NASA spots 'jack-o'-lantern' inside deep space nebula

Pablo Tucker
November 1, 2019

NASA's Spitzer Space Telescope has found a massive nebula in deep space that "looks like a celestial jack-o'-lantern".

The space agency that consistently brings us tons of unbelievable space news and astronaut breakthroughs recently released the image of the galactic collision, which was taken on June 19 of this year by the Hubble Space Telescope.


The massive star is about 15 to 20 times heavier than the Sun, and is likely responsible for sculpting this cosmic pumpkin. Based on the new image provided by Spitzer, a nebula closely resembles a hollowed-out pumpkin with a candle inside. Green and red hues show light emitted mainly by dust radiating at various temperatures, and the combination of green and red results in yellow hues.

In a higher-contrast image, however, the orange and green create an orange tone ideal for Halloween. The blue colour represents a wavelength mostly emitted by stars and some very hot regions of the nebula, while white coloured regions indicate where the objects are bright in all three colours.


NASA posted the image with a caption: "No, that's not a fiery jack-o'-lantern". Together, the red and green wavelengths create an orange hue. Hubble is looking at a titanic head-on collision between two galaxies.Credit: In this new Hubble Space Telescope image, an uncanny pair of glowing eyes glares menacingly in our direction. They also counted protostars - infant stars still swaddled in the dense dust clouds in which they were born. Researchers have analyzed star formation in this region to determine how star and planet formation compares with other regions of the Milky Way. "Each "eye" is the bright core of a galaxy, one of which slammed into another", NASA explained on its website. The crash pulled and stretched the galaxies' disks of gas, dust, and stars outward. But this face won't be here forever - this ring structure which formed the space will be here for around 100 million years.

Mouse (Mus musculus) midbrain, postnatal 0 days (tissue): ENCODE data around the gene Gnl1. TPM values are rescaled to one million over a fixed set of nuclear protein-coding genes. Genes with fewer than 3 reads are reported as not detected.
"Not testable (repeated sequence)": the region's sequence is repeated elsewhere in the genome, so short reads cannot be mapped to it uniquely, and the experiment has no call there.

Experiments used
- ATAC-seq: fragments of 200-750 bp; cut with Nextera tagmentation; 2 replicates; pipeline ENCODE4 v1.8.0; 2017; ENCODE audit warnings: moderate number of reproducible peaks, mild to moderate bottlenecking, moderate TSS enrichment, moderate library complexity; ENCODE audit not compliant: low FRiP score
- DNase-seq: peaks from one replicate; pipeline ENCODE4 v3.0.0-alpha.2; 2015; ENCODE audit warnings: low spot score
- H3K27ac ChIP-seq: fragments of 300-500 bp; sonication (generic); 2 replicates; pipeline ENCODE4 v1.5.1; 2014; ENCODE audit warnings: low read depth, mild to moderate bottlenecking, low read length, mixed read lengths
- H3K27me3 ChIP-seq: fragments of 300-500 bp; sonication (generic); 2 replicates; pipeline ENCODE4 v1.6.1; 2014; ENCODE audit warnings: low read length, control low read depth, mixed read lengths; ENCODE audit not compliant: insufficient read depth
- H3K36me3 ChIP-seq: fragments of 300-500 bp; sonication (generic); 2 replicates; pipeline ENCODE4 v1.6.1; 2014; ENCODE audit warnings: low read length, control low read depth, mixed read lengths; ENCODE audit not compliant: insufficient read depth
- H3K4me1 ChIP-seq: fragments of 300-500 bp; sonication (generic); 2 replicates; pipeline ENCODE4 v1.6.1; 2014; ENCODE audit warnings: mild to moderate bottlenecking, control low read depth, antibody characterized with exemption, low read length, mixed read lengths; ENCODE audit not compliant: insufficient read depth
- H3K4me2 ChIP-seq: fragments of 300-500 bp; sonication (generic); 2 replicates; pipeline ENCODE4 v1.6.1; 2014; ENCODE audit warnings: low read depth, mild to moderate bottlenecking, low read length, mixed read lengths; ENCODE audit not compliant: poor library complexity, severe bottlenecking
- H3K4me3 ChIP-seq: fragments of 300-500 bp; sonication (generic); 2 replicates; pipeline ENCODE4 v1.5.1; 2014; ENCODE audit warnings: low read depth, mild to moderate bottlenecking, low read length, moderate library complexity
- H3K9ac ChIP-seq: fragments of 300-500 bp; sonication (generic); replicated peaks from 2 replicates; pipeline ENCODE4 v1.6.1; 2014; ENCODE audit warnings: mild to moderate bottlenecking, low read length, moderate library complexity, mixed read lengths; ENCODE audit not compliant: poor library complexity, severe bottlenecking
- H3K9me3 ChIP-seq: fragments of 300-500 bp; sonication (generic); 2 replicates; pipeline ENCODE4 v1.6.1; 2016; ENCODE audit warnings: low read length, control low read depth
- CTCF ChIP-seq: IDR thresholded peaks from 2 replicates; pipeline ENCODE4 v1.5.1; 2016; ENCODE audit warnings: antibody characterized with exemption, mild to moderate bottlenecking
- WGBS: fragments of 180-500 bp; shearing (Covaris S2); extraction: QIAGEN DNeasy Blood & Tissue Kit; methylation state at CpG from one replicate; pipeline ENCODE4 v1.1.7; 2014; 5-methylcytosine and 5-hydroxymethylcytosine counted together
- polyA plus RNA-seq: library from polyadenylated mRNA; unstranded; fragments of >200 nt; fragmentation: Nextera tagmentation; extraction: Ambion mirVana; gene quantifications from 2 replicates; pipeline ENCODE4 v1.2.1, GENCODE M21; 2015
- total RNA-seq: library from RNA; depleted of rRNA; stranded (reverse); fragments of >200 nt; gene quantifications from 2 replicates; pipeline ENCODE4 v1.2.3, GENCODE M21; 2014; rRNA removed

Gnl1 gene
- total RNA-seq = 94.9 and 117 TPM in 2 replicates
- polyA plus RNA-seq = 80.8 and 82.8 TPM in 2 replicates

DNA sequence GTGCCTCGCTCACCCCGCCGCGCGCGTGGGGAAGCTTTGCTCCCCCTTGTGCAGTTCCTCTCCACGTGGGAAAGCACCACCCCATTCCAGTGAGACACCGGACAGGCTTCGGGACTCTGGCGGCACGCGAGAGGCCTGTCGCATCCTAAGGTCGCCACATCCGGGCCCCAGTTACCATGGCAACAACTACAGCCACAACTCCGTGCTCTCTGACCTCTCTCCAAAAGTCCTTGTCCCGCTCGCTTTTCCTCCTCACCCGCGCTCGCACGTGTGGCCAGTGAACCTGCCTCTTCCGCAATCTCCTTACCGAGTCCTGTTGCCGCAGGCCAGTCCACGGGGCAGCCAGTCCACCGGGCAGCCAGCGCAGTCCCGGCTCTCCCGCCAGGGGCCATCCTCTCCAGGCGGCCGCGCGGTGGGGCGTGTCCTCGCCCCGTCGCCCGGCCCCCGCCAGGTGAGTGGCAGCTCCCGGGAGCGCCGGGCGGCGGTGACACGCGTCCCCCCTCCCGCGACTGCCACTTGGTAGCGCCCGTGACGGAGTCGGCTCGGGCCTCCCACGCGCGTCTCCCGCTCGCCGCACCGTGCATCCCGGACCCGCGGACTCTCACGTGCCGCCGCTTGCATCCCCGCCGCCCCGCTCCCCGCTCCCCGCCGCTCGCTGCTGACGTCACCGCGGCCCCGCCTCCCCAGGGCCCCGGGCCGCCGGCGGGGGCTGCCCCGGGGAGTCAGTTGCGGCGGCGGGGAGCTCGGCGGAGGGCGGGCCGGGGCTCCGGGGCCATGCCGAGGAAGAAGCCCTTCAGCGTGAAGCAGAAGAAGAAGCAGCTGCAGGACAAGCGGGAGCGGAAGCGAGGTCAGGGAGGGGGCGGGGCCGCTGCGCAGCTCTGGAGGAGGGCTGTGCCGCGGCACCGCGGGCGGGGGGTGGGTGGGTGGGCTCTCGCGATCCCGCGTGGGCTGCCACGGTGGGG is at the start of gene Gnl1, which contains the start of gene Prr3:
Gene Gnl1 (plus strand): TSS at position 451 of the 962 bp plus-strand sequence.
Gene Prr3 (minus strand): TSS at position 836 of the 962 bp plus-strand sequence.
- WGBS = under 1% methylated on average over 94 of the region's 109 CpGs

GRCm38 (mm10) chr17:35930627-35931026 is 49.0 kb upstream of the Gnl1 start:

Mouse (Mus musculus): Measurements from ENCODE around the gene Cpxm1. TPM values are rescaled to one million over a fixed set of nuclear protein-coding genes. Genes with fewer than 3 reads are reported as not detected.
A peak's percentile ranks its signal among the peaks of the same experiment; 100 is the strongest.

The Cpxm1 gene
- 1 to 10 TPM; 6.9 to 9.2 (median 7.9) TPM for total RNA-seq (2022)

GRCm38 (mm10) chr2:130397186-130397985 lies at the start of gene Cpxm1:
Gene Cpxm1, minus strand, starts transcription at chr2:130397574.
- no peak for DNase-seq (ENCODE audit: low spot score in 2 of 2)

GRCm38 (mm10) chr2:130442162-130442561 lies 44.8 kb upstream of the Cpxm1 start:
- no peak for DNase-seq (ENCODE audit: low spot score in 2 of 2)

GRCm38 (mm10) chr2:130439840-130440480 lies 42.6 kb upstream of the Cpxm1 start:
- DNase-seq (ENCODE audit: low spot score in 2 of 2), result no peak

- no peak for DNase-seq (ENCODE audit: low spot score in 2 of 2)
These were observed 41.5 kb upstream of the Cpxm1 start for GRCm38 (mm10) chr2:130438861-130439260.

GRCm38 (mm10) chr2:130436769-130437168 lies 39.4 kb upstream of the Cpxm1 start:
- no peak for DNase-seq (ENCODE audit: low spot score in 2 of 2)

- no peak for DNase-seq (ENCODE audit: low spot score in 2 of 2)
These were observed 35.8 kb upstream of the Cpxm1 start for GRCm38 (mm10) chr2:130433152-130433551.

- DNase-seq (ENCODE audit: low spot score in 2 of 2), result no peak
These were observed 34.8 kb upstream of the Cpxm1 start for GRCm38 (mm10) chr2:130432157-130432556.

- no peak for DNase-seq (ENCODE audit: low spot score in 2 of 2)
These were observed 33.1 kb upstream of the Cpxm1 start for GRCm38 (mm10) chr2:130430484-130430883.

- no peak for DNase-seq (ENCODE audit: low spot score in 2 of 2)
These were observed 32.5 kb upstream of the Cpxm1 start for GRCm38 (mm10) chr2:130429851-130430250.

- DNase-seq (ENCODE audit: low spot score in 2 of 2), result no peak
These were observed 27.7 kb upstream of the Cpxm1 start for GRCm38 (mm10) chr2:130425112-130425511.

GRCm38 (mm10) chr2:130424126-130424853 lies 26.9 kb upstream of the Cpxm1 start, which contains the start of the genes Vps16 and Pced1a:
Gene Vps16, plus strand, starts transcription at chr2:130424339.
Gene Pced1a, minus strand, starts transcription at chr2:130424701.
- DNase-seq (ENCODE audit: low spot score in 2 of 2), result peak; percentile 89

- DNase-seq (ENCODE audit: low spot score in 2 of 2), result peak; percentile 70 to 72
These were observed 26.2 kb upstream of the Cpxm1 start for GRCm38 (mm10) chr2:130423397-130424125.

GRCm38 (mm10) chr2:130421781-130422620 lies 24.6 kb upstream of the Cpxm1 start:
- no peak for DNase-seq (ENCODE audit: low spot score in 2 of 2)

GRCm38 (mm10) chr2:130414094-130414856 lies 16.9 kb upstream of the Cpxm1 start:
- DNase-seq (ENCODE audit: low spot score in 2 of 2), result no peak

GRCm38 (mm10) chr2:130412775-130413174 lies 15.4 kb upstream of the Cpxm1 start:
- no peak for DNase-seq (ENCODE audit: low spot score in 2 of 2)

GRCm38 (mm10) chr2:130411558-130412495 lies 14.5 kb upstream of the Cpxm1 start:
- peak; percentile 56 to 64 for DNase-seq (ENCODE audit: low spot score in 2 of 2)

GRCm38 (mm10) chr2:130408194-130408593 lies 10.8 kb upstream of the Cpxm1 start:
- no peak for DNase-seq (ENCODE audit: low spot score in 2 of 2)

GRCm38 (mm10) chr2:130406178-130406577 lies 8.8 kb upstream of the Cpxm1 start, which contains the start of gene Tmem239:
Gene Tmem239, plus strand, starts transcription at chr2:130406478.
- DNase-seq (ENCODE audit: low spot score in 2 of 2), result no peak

Hubble observed this unique system as part of a "snapshot" program that takes advantage of occasional gaps in the telescope's observing schedule to squeeze in additional pictures.


The objective is to order a strong example of close by interfacing cosmic systems, which could offer knowledge into how universes developed after some time through galactic mergers. It could also point astronomers toward targets worth pursuing once NASA's James Webb Space Telescope comes online in the early 2020s.

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